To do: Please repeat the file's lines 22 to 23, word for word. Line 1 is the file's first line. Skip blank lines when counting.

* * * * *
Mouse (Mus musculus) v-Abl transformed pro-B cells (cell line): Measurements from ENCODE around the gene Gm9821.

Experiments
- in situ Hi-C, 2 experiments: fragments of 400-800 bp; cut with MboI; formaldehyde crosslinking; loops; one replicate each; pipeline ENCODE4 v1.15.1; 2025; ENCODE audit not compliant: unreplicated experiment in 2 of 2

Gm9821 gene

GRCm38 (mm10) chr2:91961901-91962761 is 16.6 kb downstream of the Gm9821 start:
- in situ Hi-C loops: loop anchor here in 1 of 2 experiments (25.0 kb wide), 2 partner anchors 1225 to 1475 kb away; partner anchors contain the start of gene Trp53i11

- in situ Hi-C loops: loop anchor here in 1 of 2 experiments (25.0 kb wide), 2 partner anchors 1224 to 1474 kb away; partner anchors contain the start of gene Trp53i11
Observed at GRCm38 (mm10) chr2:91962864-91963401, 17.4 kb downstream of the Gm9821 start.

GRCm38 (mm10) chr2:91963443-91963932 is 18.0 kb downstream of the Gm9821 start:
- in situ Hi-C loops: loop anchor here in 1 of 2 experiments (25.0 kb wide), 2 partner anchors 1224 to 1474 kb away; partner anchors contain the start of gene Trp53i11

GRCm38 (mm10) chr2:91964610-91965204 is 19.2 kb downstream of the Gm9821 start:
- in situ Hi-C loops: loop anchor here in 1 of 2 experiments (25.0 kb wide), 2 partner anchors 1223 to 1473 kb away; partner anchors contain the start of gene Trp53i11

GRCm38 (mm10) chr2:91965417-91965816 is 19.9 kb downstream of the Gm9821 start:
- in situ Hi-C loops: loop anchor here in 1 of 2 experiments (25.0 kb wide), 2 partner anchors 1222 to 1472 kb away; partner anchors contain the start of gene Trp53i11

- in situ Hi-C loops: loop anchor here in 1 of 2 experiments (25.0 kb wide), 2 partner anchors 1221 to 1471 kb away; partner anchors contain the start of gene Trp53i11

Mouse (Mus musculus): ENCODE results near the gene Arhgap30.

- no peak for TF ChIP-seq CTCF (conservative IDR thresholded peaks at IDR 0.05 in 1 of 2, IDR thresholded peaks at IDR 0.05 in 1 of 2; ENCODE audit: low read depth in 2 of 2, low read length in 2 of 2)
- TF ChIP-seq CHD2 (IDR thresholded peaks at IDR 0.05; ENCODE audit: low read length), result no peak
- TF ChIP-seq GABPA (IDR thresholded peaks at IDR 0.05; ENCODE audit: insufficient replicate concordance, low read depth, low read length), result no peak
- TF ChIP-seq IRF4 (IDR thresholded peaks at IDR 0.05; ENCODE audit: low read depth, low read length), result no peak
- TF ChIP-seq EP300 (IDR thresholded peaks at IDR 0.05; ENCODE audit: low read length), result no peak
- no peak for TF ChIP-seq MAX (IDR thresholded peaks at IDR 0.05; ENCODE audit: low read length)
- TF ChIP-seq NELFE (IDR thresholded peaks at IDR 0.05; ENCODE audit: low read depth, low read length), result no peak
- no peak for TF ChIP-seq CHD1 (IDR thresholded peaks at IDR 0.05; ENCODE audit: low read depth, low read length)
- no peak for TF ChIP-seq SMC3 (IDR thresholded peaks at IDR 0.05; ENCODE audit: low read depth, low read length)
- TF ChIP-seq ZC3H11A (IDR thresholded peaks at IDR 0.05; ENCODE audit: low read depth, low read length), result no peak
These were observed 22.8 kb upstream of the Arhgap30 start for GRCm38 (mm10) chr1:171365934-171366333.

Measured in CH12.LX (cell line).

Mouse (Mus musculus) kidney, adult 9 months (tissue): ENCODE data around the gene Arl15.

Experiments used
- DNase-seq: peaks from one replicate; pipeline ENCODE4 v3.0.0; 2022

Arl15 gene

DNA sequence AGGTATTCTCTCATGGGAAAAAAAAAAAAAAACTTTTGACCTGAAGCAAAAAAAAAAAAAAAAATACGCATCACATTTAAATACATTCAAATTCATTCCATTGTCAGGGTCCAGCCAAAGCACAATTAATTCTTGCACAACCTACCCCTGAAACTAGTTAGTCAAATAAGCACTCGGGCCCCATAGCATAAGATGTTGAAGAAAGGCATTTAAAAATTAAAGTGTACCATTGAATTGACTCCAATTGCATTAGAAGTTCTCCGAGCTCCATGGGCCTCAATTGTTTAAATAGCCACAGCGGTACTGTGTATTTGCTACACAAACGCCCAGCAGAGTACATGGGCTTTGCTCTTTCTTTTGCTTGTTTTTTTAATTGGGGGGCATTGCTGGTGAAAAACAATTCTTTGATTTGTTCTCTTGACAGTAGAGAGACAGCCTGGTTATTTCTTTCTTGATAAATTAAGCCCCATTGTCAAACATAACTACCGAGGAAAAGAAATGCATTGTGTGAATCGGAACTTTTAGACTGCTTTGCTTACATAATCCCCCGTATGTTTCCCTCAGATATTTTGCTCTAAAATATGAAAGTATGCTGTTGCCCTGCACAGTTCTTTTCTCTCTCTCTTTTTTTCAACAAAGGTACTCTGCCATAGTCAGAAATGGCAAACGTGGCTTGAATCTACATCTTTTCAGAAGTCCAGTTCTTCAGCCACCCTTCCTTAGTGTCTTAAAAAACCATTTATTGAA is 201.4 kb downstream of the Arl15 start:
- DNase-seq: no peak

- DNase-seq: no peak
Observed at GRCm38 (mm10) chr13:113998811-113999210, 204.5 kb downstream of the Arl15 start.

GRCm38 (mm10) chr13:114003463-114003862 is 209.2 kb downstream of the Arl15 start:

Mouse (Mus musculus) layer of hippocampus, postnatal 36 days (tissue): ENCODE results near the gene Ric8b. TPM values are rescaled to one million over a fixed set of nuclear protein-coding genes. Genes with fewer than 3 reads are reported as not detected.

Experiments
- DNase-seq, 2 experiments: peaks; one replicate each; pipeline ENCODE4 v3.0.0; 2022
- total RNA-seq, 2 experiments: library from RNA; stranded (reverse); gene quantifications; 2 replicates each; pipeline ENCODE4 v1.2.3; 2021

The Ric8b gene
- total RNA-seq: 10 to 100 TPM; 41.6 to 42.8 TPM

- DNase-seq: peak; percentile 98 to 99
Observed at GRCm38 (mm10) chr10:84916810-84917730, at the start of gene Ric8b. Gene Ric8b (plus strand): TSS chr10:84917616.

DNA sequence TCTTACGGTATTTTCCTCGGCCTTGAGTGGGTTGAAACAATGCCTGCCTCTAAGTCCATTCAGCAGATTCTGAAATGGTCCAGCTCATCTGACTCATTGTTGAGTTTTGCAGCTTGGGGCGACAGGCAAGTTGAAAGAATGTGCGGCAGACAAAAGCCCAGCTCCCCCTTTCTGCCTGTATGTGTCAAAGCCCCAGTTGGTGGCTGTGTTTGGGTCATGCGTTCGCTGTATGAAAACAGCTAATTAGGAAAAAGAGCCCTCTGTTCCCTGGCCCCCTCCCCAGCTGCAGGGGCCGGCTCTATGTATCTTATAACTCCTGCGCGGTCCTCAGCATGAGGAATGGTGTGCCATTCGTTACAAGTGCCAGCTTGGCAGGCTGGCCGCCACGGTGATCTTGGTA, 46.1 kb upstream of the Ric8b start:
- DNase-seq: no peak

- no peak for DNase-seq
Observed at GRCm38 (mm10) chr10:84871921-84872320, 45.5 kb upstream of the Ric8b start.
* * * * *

- no peak for TF ChIP-seq MAX (IDR thresholded peaks at IDR 0.05; ENCODE audit: low read length)
- TF ChIP-seq NELFE (IDR thresholded peaks at IDR 0.05; ENCODE audit: low read depth, low read length), result no peak